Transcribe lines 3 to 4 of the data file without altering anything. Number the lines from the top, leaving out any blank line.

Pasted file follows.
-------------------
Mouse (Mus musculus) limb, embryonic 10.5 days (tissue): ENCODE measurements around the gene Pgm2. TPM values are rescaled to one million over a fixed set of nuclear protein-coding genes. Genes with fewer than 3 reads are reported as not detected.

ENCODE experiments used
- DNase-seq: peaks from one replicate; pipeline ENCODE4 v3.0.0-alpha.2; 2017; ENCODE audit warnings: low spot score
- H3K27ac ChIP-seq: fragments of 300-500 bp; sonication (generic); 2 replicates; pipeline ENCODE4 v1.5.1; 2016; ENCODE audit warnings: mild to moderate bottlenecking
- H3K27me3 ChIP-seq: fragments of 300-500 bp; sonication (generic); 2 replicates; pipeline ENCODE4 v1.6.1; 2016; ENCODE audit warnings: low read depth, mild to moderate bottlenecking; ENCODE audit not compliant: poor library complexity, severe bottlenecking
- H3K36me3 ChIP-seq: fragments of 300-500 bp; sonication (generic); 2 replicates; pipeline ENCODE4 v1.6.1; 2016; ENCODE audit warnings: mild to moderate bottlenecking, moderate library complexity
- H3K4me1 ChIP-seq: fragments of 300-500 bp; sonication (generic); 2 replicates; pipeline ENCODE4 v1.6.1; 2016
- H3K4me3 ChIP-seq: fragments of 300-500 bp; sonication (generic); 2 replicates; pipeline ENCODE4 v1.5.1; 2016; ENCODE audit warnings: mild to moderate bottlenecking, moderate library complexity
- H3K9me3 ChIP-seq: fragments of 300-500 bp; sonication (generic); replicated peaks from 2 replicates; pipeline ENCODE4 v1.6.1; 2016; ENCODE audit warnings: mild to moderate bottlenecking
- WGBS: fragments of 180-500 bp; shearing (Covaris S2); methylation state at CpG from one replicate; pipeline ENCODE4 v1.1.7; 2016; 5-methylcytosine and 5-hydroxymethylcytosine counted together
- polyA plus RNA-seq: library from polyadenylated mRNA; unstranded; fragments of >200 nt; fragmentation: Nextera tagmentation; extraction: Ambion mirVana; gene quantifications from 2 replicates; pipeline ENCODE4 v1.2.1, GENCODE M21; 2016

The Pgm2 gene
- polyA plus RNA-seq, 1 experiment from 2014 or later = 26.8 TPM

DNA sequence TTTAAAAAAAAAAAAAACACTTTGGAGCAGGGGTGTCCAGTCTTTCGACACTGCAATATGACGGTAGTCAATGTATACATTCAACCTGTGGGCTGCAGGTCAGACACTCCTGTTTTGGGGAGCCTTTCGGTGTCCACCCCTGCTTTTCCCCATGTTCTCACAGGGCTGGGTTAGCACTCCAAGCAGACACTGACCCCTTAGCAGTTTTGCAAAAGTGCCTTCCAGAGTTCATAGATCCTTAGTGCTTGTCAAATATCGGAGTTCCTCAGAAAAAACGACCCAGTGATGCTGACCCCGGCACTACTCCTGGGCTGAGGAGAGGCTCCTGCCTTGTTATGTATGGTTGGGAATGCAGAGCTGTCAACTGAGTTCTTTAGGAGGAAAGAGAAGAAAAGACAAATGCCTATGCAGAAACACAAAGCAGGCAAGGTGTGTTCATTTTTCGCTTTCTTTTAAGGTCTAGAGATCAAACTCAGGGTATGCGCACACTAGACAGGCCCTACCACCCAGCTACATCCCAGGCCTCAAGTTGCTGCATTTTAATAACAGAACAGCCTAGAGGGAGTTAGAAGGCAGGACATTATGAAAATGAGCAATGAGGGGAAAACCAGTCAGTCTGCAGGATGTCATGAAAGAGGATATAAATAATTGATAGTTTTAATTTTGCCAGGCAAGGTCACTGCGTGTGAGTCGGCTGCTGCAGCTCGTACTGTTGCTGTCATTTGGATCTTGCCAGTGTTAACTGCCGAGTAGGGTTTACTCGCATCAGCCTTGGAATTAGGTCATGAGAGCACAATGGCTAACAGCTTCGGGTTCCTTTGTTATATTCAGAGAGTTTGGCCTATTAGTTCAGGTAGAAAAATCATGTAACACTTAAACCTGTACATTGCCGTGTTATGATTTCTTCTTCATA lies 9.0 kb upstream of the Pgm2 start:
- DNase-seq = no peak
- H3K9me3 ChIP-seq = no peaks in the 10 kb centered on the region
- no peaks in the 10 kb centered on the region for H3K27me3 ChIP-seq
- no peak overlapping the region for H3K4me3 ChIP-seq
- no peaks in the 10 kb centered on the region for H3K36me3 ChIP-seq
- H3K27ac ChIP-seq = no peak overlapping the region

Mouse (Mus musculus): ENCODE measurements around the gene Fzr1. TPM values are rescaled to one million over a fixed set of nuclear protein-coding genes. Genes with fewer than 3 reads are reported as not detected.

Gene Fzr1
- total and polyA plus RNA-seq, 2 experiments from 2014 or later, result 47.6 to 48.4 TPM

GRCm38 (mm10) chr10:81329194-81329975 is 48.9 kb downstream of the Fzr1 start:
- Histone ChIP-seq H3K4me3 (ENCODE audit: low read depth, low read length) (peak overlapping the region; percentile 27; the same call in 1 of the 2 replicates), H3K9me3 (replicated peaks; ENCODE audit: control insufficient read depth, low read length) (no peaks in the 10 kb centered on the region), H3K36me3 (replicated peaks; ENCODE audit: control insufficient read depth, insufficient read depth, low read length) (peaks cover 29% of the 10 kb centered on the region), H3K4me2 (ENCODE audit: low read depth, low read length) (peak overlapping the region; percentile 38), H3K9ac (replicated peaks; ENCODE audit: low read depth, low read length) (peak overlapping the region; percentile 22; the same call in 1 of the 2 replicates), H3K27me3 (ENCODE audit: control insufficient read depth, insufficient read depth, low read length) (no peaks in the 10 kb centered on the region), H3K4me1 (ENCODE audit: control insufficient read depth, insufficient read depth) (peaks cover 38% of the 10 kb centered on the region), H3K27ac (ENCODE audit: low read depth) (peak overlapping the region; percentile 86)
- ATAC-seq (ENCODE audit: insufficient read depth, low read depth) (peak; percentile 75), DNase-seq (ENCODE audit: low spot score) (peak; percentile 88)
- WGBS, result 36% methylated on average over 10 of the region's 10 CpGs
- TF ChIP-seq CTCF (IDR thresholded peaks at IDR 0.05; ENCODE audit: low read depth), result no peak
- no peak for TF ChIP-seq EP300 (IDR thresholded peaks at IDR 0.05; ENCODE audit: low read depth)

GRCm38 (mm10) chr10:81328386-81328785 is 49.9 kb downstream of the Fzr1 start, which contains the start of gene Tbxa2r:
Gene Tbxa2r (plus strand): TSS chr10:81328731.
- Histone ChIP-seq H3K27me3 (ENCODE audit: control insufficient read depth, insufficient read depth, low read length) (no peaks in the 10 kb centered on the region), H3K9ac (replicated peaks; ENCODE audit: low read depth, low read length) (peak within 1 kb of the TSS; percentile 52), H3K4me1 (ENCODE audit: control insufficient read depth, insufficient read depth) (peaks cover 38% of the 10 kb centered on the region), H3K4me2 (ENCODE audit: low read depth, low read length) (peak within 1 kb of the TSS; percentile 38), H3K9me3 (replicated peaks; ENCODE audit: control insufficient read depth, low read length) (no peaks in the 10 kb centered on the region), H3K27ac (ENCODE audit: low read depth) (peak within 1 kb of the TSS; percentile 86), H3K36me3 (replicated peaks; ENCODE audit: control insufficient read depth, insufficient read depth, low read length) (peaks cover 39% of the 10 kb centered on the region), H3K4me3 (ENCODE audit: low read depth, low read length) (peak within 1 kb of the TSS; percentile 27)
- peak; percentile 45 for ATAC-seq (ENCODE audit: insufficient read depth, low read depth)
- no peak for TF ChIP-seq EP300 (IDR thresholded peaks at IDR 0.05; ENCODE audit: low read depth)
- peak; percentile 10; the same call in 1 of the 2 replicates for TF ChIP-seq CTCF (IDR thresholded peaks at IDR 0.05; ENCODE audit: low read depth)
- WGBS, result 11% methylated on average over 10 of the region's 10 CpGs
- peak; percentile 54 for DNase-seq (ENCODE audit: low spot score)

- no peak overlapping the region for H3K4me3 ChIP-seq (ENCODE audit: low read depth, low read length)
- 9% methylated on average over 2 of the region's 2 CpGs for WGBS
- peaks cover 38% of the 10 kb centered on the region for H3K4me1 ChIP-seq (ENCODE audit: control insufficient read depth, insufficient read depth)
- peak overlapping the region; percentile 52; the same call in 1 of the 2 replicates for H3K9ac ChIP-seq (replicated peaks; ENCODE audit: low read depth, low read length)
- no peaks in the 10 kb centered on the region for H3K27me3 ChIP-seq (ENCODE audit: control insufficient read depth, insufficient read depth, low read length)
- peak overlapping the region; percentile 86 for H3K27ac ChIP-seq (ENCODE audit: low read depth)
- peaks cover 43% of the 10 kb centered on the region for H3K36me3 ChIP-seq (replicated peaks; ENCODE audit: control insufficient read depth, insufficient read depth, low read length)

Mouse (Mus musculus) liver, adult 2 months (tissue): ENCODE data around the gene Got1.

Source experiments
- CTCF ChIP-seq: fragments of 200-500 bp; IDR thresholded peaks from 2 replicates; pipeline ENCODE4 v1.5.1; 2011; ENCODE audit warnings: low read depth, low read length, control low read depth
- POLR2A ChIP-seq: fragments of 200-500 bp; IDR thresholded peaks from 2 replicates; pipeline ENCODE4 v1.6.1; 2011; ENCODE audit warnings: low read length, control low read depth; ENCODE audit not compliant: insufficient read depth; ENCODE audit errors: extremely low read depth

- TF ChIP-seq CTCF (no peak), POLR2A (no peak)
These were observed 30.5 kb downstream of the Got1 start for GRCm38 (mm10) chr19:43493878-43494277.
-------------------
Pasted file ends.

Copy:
- DNase-seq: peaks from one replicate; pipeline ENCODE4 v3.0.0-alpha.2; 2017; ENCODE audit warnings: low spot score
- H3K27ac ChIP-seq: fragments of 300-500 bp; sonication (generic); 2 replicates; pipeline ENCODE4 v1.5.1; 2016; ENCODE audit warnings: mild to moderate bottlenecking